bulbs in lawns; was: Re: [pbs] Lycoris passeth, Cochicum cometh, the seasons march along

Shirley Meneice samclan@redshift.com
Wed, 01 Sep 2004 22:16:31 PDT
Amen!  And I have only gone for Sisyrinchiums, S. californicum, S. 
angustifolium, S. bellum and S. striatum..  I had already obliterated 
most of the lawn with raised planter beds but these little bulbs with 
their grassy foliage seemed a perfect addition.  The foliage may be 
described as grass-like, but they really mean crab-grass-like.  Now if 
they would just learn to bloom at the perfect time!  They bloom in late 
August for me -- if no one mows after July 15 or so.  At least they 
don't demand a lot of water -- a commodity which is in short supply 
around here.
    Shirley Meneice, Pebble Beach where you can buy an acre foot of 
water for your garden for only $200,000.

Jim McKenney wrote:

>Jim Shields has opened a topic on which I would like to expand. Who else
>grows bulbs in the lawn? I do, but I'm not sure I would recommend it to
>anyone who is sensitive to criticism from the neighbors. 
>Here in Maryland it was a particular temptation because we have a zoysia
>lawn. For those of you who don't know it, zoysia (the genus Zoysia has
>several members but only one is important in this area) is what is
>sometimes called a warm-weather grass. It's green and growing roughly
>between May and September. From October through April it's brown (light tan
>actually). In other words, the growth cycle of the zoysia lawn compliments
>that of vernal bulbs and fall crocus perfectly.
>That big expanse of zoysia was so tempting that I jumped in very
>enthusiastically and planted Chionodoxa, Galanthus elwesii and Crocus
>speciosus by the thousand.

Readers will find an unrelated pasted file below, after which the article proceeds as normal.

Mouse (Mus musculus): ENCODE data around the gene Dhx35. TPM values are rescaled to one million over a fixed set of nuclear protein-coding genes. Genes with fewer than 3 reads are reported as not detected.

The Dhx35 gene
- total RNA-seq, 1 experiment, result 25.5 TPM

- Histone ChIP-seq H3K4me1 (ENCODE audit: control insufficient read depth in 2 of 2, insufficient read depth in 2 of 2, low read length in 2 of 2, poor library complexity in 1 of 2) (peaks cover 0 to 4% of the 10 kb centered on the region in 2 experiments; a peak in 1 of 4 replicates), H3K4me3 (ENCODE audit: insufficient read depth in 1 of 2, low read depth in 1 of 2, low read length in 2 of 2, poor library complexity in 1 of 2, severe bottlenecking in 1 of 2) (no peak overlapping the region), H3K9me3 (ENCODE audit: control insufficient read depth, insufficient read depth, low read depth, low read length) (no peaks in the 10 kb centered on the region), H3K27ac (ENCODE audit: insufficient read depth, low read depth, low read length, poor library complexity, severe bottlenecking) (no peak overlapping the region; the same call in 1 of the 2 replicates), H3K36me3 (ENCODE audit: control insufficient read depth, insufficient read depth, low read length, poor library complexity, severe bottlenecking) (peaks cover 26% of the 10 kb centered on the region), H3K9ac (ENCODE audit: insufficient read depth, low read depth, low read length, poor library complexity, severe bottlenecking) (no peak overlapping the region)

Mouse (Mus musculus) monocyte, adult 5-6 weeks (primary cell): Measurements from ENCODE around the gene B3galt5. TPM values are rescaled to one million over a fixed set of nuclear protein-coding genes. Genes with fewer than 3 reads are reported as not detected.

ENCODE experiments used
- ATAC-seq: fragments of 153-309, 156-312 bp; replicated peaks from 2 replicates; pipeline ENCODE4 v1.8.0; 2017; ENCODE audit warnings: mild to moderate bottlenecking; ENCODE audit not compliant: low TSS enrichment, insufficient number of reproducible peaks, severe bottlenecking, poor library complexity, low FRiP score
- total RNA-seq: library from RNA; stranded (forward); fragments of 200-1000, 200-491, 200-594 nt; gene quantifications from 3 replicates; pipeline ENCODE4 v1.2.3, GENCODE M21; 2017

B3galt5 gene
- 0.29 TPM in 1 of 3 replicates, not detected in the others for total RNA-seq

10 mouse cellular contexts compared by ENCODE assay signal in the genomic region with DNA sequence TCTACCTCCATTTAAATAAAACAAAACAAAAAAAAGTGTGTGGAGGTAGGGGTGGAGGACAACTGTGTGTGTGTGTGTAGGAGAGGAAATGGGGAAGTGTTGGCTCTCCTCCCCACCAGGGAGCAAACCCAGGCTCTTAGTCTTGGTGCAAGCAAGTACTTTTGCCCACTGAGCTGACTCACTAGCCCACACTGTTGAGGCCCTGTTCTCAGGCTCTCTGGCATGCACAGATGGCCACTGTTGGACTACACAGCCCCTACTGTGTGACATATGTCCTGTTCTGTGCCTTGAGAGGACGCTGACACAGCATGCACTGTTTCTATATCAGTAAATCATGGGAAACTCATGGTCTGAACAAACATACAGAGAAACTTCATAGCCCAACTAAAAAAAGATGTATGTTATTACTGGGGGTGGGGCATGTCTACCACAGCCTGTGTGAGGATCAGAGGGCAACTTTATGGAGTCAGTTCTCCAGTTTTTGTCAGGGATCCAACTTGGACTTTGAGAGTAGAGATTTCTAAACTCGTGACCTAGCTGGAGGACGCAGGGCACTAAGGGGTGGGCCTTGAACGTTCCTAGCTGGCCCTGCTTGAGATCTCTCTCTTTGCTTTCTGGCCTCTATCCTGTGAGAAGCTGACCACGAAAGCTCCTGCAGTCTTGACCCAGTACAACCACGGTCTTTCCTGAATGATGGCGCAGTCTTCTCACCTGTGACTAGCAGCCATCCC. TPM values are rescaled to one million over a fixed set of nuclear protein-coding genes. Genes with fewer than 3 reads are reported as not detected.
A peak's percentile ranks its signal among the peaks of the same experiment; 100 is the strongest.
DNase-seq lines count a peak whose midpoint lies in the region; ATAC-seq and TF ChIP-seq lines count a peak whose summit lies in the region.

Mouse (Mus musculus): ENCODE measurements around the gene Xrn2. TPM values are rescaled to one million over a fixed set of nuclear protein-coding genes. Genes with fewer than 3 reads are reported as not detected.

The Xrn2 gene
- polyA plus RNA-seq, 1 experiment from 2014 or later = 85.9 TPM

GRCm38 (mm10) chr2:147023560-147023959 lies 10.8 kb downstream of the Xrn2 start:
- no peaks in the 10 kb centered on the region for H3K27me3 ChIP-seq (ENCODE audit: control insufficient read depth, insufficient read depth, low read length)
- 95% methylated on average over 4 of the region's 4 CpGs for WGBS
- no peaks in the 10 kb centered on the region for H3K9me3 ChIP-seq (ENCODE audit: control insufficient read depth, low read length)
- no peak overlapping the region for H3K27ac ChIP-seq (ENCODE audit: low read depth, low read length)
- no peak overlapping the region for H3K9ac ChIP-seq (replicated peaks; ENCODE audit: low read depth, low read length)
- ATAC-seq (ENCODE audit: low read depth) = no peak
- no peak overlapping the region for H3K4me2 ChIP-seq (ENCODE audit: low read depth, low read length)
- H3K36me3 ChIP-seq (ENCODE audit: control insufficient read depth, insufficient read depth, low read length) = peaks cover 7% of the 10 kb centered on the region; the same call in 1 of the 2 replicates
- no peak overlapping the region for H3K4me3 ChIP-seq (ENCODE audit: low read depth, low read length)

>It's hardly been trouble free. The squirrels ate about 2/3 of the crocus
>during the first few weeks. They don't seem to have touched them since
>(several years). The local squirrels rarely touch established Crocus
>speciosus, but newly planted corms are another matter. 
>Going into this, I thought the long fall-winter dormancy of the zoysia
>would make this planting of bulbs in grass a carefree delight. I would mow
>the zoysia routinely until early September; then allow the autumn crocus to
>bloom; then give the zoysia a last hard mowing around Thanksgiving to keep
>it tidy looking during the winter. (I've noticed that that word 'tidy' is
>often associated in some way or another with various horticultural
>lamentations). The snowdrops and  glories of the snow would bloom and ripen
>before the zoysia became active. Once seed was collected and they were out
>of the way, regular mowing would be resumed sometime in May. 
>It looked great on paper. 
>I had not taken into account the profusion of lusty winter-growing weeds.
>Now I understand so well the meaning of the word opportunistic. Where in
>the world did all those weedy Cardamine, Stellaria, Draba, Ranunculus,
>Erigeron, Allium and others suddenly come from? Our soil bank must be the
>Fort Knox of soil banks. 
>In over forty years of mowing that zoysia lawn, I never noticed these gate
>crashers in such profusion. Had they been lurking all that time? Zoysia
>lawns take a long time to become established; typically, some clumps of
>other lawn grasses remain here and there until they give up. Because of the
>presence of those cool season grasses, the zoysia lawn was mowed
>occasionally in the off season. That evidently was enough to obscure the
>presence of the weed hoards. Zoysia forms such a thick turf that it
>competes successfully with almost anything else as long as it gets plenty
>of sun. It will get by on infrequent mowing, although to keep the
>putting-green look regular mowing is essential. 
>In other words, if you are sitting around thinking how charming the lawn
>would look spangled with crocus or snowdrops, get a grip: it's an
>invitation to a real mess. Neighbors you barely know will stop by to ask
>when you will be baling the hay. Or to offer the use of their lawn mower.
>Or to recommend their lawn service. Or to ask if that might have been a rat
>they saw scurrying into the thickets. Or, if you live in that sort of
>neighborhood, to ask if you are trying to establish a meadow (or to get rid
>of an existing one). 
>By the way, a lawn spangled with crocus looks a lot like a lawn spangled
>with fast food debris and gum and candy wrappers.     
>Jim McKenney
>Montgomery County, Maryland, USA, USDA zone 7, where each year during
>crocus season the Sugar Plum Fairy dumps her rejects and production
>over-run all over our front lawn. 
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